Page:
When encouraging the students to ask questions, one of them asked me why the clay smelt like bad cheese. I had to warn him that if i told him, he might regret having asked me, as it would seem like too much information!! He said he wanted to know, so I explained that a year ago, a fine art student had wanted to film herself rolling around in clay! Afterwards, she had put the clay into the recycling bin and ever since then it had all smelt like bad cheese!!
I am thinking of conducting a satisfaction survey/feedback questionnaire amongst the first project students to gauge if any of my learning resources are useful. This was prompted by one of the students asking me a typically classic beginners’ question about what the difference is between earthenware and stoneware clay. She had copied my hand-drawn flow diagram of the ceramic process into her sketchbook and when i noticed, she said it was very useful and essential.
In my profile i mention Dylan William and his work in schools. It was recently shown on the BBC. The focus was mainly about formative feedback being more important than grades. Fascinating stuff!
Check out this link:
The first two-week project at Wimbledon for the 3D design students who choose ceramics is always the tea cup and saucer. The students are required to visit the Richard Slee exhibition at the Victoria and Albert Museum, From Utility to Futility.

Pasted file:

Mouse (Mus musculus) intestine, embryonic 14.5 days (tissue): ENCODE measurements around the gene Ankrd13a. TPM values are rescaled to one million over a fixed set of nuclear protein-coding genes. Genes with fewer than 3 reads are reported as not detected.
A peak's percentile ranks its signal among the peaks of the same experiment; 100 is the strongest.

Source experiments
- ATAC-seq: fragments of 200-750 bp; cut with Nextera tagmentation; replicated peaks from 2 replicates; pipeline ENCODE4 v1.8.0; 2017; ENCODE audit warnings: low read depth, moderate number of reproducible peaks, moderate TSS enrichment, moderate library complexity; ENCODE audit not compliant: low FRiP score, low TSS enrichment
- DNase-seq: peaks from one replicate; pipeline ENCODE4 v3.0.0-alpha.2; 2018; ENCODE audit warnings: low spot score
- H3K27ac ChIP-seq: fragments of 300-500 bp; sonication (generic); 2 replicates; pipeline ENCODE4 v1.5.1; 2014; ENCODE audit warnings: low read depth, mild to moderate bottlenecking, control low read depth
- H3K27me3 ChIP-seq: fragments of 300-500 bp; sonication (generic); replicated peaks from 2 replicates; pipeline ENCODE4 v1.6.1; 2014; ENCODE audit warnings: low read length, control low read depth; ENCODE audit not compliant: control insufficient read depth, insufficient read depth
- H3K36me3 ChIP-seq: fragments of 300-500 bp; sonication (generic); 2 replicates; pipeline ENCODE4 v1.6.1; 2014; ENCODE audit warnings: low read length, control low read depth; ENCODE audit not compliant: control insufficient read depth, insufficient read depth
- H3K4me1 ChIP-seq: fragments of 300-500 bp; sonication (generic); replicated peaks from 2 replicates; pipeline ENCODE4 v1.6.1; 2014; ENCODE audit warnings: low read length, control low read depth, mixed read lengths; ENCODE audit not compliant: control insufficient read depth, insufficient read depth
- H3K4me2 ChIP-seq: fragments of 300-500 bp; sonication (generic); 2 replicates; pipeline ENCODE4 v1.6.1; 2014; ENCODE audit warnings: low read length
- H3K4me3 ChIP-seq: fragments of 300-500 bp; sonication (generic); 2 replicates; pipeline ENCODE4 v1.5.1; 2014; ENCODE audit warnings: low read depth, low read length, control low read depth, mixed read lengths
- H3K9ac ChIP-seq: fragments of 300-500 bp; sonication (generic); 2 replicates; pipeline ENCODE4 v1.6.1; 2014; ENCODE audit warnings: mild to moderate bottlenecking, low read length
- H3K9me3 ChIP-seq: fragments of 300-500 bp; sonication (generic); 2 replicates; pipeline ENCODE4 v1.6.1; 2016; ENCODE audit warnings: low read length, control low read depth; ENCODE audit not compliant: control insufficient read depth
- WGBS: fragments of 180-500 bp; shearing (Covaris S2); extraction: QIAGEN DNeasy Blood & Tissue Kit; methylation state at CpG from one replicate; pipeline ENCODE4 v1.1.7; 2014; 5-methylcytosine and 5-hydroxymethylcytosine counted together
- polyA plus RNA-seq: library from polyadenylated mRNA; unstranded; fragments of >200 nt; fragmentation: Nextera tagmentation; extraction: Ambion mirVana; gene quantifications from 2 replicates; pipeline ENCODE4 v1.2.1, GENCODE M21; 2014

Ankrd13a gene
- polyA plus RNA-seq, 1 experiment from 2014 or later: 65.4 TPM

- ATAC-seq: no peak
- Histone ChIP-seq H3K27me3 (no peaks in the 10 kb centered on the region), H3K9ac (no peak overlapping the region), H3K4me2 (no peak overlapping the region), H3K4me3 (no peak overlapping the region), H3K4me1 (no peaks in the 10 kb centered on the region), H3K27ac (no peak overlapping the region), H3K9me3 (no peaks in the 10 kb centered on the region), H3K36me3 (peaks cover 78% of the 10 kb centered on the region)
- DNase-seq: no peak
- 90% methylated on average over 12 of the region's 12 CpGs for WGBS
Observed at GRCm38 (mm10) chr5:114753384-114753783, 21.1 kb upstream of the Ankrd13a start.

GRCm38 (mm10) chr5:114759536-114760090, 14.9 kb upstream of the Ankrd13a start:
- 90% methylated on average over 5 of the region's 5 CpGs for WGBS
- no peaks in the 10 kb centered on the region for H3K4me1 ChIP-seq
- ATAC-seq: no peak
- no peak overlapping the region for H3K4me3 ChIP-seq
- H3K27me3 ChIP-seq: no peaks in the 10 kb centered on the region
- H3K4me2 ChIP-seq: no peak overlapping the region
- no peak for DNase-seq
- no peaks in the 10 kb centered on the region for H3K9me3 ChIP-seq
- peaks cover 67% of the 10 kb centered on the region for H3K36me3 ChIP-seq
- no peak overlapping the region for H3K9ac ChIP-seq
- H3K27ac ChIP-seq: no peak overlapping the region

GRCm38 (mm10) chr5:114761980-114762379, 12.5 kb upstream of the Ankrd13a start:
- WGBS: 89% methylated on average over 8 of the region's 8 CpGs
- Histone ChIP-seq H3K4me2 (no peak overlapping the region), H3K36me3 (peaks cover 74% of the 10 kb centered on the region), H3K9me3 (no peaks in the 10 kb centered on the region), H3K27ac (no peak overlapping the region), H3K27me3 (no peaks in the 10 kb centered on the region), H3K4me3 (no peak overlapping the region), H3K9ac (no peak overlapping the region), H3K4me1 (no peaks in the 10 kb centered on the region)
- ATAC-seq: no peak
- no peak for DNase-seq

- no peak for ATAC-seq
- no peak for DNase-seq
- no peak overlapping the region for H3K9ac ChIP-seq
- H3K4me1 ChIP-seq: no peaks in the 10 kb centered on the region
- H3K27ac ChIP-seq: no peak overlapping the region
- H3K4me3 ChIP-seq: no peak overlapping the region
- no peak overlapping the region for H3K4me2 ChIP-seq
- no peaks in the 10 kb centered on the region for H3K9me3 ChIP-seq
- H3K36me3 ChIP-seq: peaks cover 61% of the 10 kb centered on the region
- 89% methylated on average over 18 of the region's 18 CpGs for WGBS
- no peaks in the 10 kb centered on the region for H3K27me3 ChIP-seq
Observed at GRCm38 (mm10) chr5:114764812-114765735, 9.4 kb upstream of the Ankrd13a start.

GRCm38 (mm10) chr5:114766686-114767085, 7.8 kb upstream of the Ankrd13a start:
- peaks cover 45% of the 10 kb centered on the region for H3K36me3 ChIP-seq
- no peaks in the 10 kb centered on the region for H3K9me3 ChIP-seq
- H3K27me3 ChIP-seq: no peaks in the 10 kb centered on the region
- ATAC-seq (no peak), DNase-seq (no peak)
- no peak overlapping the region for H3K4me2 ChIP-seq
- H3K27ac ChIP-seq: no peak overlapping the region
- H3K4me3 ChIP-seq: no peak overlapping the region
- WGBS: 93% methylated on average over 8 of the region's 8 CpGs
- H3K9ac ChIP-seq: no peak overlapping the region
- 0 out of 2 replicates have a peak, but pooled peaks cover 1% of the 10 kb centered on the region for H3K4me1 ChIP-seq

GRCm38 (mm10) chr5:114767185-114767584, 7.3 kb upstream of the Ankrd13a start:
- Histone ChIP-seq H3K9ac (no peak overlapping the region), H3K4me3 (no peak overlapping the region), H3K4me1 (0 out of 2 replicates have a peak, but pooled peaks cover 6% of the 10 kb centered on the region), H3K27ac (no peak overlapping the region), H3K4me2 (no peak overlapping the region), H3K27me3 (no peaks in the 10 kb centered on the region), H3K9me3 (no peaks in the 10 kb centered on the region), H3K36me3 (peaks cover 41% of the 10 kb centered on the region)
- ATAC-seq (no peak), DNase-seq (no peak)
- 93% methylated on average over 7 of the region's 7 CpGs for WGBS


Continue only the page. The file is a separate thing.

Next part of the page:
Usually there are 12 -15 students, but this year with the loss of fashion as a subject and yet the same number of students overall, 30 students chose to try ceramics as their option for 3D design. This has meant that some students have to work in a room adjacent to the ceramic studio which cannot physically accommodate more than 15 students .
I asked my head of area if I could sit in on the crit at the end of the first group to get a better understanding of what this entails. He agreed that I could observe only. Unlike the other subject areas, in the project timescale nothing gets fired or finished unless it is made with paper porcelain and/or raw glazed. Students have to present their work raw, and talk about how they might finish it if they had had more time. I was pleasantly surprised by one student who had made small tea bowls with leaf sprigs in terracotta clay, and said his influence was the Indian studio potter, Adil Writer.
In 2002 I attended a workshop run by Betty Woodman in India at Golden Bridge Pottery in Pondicherry, and had met Adil at this course. I had left the 1001 cups brochure in the studio which the student had picked up and from there googled Indian ceramic artists. The student spoke about the connection with India as where tea is grown, and also mentioned the unglazed quality of the chai cup.
I was thrilled to be able to have had this kind of feedback on inspiring the student, and would not have gathered this information had I not attended the crit. This turned out to be a very rewarding experience.